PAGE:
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OLDER PEOPLE IN 1905 and 2005
(b) Data for 1971 onwards excludes overseas visitors.
Source: ABS data available on request, 1901 and 1954 Censuses of the Commonwealth of Australia; 2001 Census of Population and Housing.
Life expectancy and causes of death
A life table is a statistical model used to represent the mortality of a population. In its simplest form, a life table is generated from age-specific death rates and the resulting values are used to measure mortality, survivorship and life expectancy. Life tables are presented separately for each sex and depict the mortality experience of a hypothetical group of newborn babies throughout their entire lifetime. Life expectancy refers to the average number of additional years a person of a given age and sex might expect to live if the age-specific death rates of the given period continued throughout his/her lifetime.
The age-specific death rate for males and females has significantly decreased for all groups since the turn of the century. Table 1 (below) shows that a reduction in the infant mortality resulted in an increase in life expectancy by 12 years for males and 14 years for females for babies born in 1953-55 compared to those born in 1901-10. Improvements in living conditions, such as cleaner water, better sewerage systems and improved housing, coupled with rising incomes and improved public health care, including initiatives like mass immunisation resulted in a decrease in deaths from infectious diseases and were particularly beneficial to infants and women who were pregnant or during childbirth.
Increases in life expectancy in the latter half of the century, as shown in Table 1, have been attributed to healthier lifestyles and advances in medical technology (ABS 2004). These factors resulted in a further increase of over 10 years expectation of life for both males and females born in 2000–2002 compared with their counterparts born fifty years earlier. Life expectancy for males born in 2001 is 22 years greater than for those born in 1901-1910 and 24 years for females in the same period.
The expectation of life for a 65 year old in 2000-02 was a further 17 years for males and 21 years for females, compared with a further 11 years for males and 13 years for females in 1901-1910.
In addition to measuring the number and rates of death, the actual causes of death are also classified and tabulated.
There have been extensive revisions in the cause of death classifications used since 1907 and while there are concordances between successive classifications caution should be exercised when comparing data over this time period. However, comparisons can be made in some of the broader chapter levels of the classifications from different periods.
Table 2 (below) provides an indication of the changes in the leading causes of death over the last 100 years. The 1907 data is coded using the Nomenclature of Diseases and Causes of Death as revised and adopted by the International Commission. The 2003 data is coded using the International Classification of Diseases and Related Health Problems, 10th Revision (ICD-10).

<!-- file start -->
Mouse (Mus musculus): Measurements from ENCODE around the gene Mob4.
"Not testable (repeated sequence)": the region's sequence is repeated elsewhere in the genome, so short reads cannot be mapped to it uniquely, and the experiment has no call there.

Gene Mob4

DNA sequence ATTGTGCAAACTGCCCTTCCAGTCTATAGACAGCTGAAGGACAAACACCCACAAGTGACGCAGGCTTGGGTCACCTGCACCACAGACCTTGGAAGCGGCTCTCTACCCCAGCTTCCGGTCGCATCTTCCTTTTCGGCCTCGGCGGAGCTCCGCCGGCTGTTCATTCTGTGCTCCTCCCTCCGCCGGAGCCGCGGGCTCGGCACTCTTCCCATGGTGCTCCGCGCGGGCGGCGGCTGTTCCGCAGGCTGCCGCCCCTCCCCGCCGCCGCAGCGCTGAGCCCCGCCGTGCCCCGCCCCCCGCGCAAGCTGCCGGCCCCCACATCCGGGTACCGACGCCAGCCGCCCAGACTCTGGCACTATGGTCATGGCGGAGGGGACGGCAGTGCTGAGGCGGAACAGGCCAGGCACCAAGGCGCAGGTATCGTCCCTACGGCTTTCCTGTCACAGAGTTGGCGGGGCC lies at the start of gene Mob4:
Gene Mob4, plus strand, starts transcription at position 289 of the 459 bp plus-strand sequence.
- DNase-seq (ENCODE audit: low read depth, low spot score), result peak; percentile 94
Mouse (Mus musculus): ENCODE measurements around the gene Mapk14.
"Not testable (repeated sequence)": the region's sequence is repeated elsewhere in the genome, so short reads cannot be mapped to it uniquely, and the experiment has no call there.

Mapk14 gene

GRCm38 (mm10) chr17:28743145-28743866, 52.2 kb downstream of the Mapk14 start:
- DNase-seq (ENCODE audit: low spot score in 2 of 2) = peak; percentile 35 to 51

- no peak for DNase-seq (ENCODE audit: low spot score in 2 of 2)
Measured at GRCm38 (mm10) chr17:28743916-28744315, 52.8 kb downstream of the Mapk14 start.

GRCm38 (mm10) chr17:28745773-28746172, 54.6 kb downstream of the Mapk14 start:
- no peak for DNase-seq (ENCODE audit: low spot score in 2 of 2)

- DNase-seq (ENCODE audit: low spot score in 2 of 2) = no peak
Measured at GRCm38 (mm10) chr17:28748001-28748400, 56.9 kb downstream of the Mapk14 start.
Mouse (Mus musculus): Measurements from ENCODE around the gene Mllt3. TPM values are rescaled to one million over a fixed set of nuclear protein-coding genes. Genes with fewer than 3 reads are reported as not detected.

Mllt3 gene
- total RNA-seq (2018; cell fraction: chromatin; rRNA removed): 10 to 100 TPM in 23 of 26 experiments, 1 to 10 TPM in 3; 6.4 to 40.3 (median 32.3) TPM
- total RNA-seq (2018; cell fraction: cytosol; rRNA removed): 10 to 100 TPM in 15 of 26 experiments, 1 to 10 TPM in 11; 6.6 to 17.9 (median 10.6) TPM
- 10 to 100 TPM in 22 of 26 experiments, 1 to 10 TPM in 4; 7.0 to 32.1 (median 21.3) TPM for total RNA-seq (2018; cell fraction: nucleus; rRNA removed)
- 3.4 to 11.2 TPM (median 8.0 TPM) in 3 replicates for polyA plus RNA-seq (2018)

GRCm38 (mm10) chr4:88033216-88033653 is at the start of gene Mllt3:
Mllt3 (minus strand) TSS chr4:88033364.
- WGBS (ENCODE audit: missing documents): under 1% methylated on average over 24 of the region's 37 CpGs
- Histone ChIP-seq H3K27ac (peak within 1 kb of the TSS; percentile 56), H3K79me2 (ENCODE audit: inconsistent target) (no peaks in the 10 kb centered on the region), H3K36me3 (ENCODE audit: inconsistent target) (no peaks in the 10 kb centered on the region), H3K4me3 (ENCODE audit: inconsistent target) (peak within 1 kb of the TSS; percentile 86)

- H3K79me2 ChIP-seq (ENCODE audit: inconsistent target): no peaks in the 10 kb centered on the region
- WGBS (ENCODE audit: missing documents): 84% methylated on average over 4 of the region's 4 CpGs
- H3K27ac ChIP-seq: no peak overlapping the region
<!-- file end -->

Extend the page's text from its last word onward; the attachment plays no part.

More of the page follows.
In 1907, the leading cause of death in older persons was 'old age (or senile debility)' whilst in 2003, the leading cause of death in older persons was 'Diseases of the circulatory system'. Age specific death rates for neoplasms has increased more significantly for males aged 65 years and over than for females aged 65 years and over. In 2003, neoplasms were the second major cause of death in older Australians. The age specific death rates for 'Diseases of the respiratory system' has more than halved for both males and females aged 65 year and over. However, age specific death rates for 'Diseases of circulatory system' has increased 22% for males and 50% for females. With respect to these latter two causes, over the last 100 years, death rates from chronic type diseases have replaced deaths from infections type diseases.
Source: 1907 data - Population and Vital Statistics, Bulletin No 8, 1907; 2003 data - Causes of death, 2003
Distribution of the population according to birthplace is a strong indicator of the changes in cultural diversity over the last 100 years. Table 3 (below) shows the changes in birthplace in the Australian population over the last 100 years.
Since 1911, there has been an increase in the proportion of overseas born residents across all age groups. Over the same time period, there has been a large decrease in the proportion of older overseas born residents. In 1911, only 17.2% of older persons were Australian born with nearly three quarters (71.9%) of older persons born in the United Kingdom and Ireland. In 2001, the majority (62%) of older persons were born in Australia, with United Kingdom and Ireland the next major birthplace (11%).
There has also been a shift in the composition of overseas born Australians. The proportion of Australians born in the UK has dropped and, in the case of all ages, is now a similar proportion to Asian born Australians. Both age groups have experienced strong growth in the proportion of European birthplaces other than the UK and Ireland and in the proportion of Asian birthplaces. The older age group experienced a larger growth in the proportion of European birthplaces other than the UK and Ireland, whilst all ages experienced a larger growth in the proportion of Asian born Australians.
The composition of Australia's present population of older persons born overseas reflects immigration policy over the last fifty years. There was a significant immigration intake of young adults from Europe immediately after World War II and following the abolition of the White Australia Policy in the mid-1970s, immigrants were attracted to Australia from non-European origins, especially Asia.
(b) does not include overseas residents
(c) includes at sea and not stated
Source: 1911 data - Census of the Commonwealth of Australia, 1911; 2001 data - 2001 Census Expanded Community Profile
Changes in social, cultural and religious attitudes of Australians since 1901 can be gauged by changes that have occurred with respect to marital status.
The ABS uses the concept of 'social marital status' in its collections and defines a person as either 'married' or 'not married'. The 'married' category includes both those who are 'registered married' and the 'defacto married'.
The census which captures data on 'social marital status' also collects a person's 'registered' marital status which includes those in formally registered marriages and those legally divorced. Accordingly, people are classified as either 'never married', 'separated', 'widowed' 'divorced' and 'married'. Those definitions have remained consistent over the last one hundred years and enable some intergenerational comparisons.